Noradrenergic (NE) neurons, the cells of the nervous system that actively synthesize norepinephrine, play an essential role in circuits governing attention, mood, appetite, memory, anxiety and stress. In addition, NE neurons provide pivotal support for autonomic function in the peripheral nervous system. Consequently, abnormal function of NE neurons is implicated in a broad spectrum of neurological disorders such as depression, post-traumatic stress disorder (PTSD), attention deficit hyperactivity disorder (ADHD), Parkinsons disease, Alzheimers disease and Down syndrome. In several of these disorders there is evidence that unique subpopulations of NE neurons are selectively affected. Further diversity among NE neurons is illustrated by their anatomical location, cell morphology, axonal projection pattern, neuropeptide expression and vulnerability to environmental factors. Mechanisms that determine such features are currently unknown, and no molecular markers that are capable of distinguishing physiologically relevant NE neuron subtypes have been identified. Such knowledge is central to understanding why select subpopulations of NE neurons are differentially susceptible to disease and environmental insult. To begin filling this knowledge gap, we are investigating the origin, development and function of genetically defined subsets of NE neurons in the mouse central nervous system through the application of a novel set of recombinase-based genetic tools.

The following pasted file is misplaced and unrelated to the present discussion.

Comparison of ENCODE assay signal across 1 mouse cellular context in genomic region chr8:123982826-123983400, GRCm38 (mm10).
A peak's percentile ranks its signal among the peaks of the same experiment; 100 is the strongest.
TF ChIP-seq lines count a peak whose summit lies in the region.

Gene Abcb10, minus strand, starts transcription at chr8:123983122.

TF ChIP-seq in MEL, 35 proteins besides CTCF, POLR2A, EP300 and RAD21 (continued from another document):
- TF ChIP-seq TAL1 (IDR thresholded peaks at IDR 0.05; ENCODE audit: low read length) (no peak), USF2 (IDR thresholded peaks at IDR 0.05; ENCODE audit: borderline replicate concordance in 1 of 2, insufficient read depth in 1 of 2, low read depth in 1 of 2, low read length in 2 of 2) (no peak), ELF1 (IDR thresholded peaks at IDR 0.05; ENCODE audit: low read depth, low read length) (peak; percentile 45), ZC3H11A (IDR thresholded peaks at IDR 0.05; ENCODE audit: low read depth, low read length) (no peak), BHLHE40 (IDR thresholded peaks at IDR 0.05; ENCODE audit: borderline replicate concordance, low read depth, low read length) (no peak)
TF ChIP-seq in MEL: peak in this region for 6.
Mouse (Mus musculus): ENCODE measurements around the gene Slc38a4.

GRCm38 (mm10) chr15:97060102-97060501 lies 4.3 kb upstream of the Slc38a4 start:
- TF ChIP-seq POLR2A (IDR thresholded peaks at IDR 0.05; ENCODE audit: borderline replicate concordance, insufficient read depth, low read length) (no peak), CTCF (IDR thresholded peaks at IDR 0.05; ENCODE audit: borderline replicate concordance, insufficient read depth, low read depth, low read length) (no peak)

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Robertson, Sabrina D; Plummer, Nicholas W; de Marchena, Jacqueline et al. (2013) Developmental origins of central norepinephrine neuron diversity. Nat Neurosci 16:1016-23